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I Common eigenfuctions for degeneracy

  1. Jan 11, 2017 #1

    goodphy

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    Hello.

    I read the textbook and found that common eigenfunctions are even possible for degenerate eigenvalues.

    Let's say operators A and B commutes and eigenvalue a of operator A is N-fold degenerate, means that there are N linearly independent eigenfunctions having same eigenvalue a. These eigenfunctions are not necessarily common eigenfunctions of operator B, unlikely to non-degenerate eigenfunctions that are always common for commuting operators. However, the textbook said that we can always find a set of new N linearly independent eigenfunctions of eigenvalue a that are common for operator B by linear combination of old eigenfunctions of a. It is really fantastic theorem but I couldn't find its proof.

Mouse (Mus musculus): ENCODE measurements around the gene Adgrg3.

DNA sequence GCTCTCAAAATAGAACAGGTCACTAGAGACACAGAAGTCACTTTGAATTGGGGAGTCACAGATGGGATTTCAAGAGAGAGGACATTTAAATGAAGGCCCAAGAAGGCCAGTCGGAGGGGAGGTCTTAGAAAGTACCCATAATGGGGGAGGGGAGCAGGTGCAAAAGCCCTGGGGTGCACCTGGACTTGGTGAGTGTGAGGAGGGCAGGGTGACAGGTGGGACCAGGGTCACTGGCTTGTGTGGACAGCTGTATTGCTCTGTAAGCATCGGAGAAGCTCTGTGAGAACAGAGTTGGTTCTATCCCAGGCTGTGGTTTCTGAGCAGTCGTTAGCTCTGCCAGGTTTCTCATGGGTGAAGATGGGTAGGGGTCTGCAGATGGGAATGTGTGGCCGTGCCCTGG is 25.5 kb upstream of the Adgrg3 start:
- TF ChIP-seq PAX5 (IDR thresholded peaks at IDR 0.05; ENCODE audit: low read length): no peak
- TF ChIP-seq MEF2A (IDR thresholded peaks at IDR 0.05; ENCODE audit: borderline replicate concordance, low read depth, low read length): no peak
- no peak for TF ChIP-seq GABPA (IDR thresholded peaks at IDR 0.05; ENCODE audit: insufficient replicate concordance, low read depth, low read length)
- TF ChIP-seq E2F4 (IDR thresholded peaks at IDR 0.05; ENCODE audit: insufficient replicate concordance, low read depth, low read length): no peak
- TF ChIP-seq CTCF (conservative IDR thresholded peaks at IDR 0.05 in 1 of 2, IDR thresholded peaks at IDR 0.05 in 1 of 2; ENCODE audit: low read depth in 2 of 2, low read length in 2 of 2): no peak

Could you please give me the proof of this? If I fully understand the proof, then I will be really confident that commuting operators have common eigenfunctions for all their eigenvalues, even some eigenvalues are degenerate.
     
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  3. Jan 11, 2017 #2

    Strilanc

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    You're missing some of the criteria for proving the theorem. As stated, there are trivial counter-examples. For example, set $$N=2, A=H^{\otimes 2}, B=|0\rangle\langle 0| + i |1\rangle\langle 1| - |2\rangle\langle 2| - i |3\rangle \langle 3|$$.

    Where ##H## is the Hadamard gate.
     
  4. Jan 11, 2017 #3

    PeroK

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    Here's is an outline of what's happening.